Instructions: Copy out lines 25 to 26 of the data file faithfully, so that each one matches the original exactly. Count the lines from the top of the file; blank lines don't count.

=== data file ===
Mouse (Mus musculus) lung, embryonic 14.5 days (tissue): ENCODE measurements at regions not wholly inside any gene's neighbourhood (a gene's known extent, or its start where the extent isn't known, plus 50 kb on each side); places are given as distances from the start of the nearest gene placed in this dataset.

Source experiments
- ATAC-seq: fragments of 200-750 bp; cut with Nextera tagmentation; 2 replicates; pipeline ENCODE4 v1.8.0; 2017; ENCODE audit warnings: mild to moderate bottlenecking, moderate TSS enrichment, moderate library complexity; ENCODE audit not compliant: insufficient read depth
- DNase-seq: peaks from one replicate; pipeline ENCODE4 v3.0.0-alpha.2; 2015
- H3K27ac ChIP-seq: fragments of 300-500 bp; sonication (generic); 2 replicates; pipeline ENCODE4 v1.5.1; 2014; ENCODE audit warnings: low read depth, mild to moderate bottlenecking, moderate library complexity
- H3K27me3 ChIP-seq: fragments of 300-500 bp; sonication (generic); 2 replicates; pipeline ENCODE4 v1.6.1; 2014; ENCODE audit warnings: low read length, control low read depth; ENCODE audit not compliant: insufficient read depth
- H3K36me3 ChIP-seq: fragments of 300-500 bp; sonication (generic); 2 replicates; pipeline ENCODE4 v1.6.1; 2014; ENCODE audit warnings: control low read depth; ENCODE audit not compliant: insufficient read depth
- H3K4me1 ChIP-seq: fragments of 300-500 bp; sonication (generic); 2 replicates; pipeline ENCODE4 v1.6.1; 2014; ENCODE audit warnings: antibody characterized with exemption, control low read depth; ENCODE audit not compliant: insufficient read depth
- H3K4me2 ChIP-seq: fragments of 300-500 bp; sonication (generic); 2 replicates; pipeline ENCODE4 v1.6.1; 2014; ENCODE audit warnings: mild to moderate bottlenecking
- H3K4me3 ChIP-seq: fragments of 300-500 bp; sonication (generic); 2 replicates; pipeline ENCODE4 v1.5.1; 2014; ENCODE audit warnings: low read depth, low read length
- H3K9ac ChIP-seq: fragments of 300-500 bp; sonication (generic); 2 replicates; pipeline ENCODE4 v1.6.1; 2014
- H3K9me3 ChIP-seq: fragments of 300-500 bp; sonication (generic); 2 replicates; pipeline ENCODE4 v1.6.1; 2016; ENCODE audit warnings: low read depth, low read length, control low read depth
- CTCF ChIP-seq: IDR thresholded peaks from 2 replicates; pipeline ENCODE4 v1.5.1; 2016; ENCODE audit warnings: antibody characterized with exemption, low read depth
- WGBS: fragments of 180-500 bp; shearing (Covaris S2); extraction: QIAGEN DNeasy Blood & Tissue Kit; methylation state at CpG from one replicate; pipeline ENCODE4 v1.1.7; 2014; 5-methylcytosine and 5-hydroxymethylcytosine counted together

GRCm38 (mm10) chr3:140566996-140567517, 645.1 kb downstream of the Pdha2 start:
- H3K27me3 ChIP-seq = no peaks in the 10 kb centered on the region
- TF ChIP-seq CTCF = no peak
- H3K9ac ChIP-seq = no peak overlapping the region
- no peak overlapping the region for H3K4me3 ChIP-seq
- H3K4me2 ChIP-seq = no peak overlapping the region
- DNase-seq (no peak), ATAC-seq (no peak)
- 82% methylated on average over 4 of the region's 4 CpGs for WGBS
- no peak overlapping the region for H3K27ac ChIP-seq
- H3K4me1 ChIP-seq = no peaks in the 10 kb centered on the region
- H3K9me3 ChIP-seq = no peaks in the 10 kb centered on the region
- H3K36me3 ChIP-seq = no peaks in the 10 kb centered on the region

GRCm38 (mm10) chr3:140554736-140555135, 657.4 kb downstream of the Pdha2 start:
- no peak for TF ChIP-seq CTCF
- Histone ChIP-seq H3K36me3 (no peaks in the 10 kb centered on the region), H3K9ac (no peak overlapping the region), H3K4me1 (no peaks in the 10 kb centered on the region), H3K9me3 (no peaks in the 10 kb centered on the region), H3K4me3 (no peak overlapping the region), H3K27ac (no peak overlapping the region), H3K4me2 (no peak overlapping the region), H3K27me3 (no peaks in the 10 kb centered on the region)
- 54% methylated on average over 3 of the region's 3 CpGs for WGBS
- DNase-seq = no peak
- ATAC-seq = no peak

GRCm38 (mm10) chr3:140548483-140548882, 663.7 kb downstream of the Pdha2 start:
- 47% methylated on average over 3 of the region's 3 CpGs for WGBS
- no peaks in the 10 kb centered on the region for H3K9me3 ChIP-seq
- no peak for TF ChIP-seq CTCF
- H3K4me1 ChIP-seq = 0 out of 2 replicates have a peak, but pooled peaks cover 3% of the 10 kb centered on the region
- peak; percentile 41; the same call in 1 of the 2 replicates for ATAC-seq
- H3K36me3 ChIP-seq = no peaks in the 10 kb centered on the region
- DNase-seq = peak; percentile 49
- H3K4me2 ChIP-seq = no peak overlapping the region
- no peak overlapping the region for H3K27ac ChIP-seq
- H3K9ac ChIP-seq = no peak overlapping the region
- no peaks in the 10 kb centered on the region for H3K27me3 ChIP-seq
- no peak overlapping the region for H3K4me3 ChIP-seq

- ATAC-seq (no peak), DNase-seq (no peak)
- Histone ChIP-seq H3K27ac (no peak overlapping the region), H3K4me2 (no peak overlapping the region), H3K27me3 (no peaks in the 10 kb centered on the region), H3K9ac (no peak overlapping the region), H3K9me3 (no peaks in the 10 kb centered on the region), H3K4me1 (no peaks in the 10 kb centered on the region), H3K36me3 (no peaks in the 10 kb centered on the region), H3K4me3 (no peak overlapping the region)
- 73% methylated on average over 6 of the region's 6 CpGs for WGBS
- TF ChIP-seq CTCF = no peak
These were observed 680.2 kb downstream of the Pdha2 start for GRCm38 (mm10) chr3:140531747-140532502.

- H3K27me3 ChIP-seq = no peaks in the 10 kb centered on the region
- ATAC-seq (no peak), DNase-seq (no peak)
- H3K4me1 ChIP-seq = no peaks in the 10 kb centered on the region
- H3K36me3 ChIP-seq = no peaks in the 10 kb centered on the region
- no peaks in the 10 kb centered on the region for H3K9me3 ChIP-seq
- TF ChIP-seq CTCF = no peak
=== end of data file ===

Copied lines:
- H3K9me3 ChIP-seq = no peaks in the 10 kb centered on the region
- H3K36me3 ChIP-seq = no peaks in the 10 kb centered on the region